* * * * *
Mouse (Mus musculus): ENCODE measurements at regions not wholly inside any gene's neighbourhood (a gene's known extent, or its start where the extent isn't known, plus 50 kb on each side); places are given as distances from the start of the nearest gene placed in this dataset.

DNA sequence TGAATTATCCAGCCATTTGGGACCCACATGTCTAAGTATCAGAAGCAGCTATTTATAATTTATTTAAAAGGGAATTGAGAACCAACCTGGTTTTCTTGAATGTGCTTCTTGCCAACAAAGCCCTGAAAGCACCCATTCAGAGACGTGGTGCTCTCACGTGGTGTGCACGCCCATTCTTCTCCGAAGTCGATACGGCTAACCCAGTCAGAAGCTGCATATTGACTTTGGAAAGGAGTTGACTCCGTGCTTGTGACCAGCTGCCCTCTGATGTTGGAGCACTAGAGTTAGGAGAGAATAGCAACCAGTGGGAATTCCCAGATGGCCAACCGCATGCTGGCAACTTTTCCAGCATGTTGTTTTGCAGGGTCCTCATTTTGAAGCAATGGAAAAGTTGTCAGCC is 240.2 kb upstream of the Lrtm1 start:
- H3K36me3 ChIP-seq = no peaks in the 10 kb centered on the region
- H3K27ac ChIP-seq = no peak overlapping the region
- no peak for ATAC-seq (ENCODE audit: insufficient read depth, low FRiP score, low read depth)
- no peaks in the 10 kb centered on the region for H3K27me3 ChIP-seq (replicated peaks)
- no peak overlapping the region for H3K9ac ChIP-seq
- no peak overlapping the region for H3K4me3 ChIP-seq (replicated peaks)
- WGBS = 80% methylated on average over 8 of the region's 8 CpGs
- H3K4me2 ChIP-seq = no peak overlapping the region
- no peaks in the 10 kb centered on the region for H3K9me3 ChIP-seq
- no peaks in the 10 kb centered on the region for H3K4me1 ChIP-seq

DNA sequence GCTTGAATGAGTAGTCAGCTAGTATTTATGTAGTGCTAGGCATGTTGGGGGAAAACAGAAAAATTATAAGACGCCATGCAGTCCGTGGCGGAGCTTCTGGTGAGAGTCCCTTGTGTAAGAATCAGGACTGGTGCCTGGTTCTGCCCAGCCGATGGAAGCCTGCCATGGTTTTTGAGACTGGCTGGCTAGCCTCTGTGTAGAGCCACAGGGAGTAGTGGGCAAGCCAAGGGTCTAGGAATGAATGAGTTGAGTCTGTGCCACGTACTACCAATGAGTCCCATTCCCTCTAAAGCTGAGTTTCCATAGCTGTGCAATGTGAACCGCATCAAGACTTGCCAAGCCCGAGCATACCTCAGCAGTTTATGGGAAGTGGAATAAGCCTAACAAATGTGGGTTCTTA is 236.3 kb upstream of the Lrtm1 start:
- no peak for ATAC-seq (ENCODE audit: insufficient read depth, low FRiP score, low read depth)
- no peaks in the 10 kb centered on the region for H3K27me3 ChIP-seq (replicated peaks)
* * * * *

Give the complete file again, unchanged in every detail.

Mouse (Mus musculus): ENCODE measurements at regions not wholly inside any gene's neighbourhood (a gene's known extent, or its start where the extent isn't known, plus 50 kb on each side); places are given as distances from the start of the nearest gene placed in this dataset.

DNA sequence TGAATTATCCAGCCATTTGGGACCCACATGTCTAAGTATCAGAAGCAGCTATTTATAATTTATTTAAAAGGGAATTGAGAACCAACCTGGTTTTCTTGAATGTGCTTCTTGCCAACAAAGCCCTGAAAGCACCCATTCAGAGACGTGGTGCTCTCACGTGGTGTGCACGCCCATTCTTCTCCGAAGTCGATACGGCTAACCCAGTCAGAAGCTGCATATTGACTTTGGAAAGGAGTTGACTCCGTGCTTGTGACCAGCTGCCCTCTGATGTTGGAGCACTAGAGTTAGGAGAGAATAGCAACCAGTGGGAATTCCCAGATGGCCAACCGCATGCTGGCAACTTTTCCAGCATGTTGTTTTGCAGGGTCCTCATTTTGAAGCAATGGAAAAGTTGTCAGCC is 240.2 kb upstream of the Lrtm1 start:
- H3K36me3 ChIP-seq = no peaks in the 10 kb centered on the region
- H3K27ac ChIP-seq = no peak overlapping the region
- no peak for ATAC-seq (ENCODE audit: insufficient read depth, low FRiP score, low read depth)
- no peaks in the 10 kb centered on the region for H3K27me3 ChIP-seq (replicated peaks)
- no peak overlapping the region for H3K9ac ChIP-seq
- no peak overlapping the region for H3K4me3 ChIP-seq (replicated peaks)
- WGBS = 80% methylated on average over 8 of the region's 8 CpGs
- H3K4me2 ChIP-seq = no peak overlapping the region
- no peaks in the 10 kb centered on the region for H3K9me3 ChIP-seq
- no peaks in the 10 kb centered on the region for H3K4me1 ChIP-seq

DNA sequence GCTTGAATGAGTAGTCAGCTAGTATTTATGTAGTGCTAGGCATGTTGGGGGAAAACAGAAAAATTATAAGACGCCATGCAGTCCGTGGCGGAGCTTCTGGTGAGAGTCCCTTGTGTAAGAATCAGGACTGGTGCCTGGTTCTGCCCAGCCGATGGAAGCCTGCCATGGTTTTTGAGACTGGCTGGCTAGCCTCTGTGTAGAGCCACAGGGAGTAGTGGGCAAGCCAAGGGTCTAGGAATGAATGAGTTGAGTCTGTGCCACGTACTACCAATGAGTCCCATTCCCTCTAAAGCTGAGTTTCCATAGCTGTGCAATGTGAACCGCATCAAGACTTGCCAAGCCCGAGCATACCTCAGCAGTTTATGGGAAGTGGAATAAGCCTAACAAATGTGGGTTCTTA is 236.3 kb upstream of the Lrtm1 start:
- no peak for ATAC-seq (ENCODE audit: insufficient read depth, low FRiP score, low read depth)
- no peaks in the 10 kb centered on the region for H3K27me3 ChIP-seq (replicated peaks)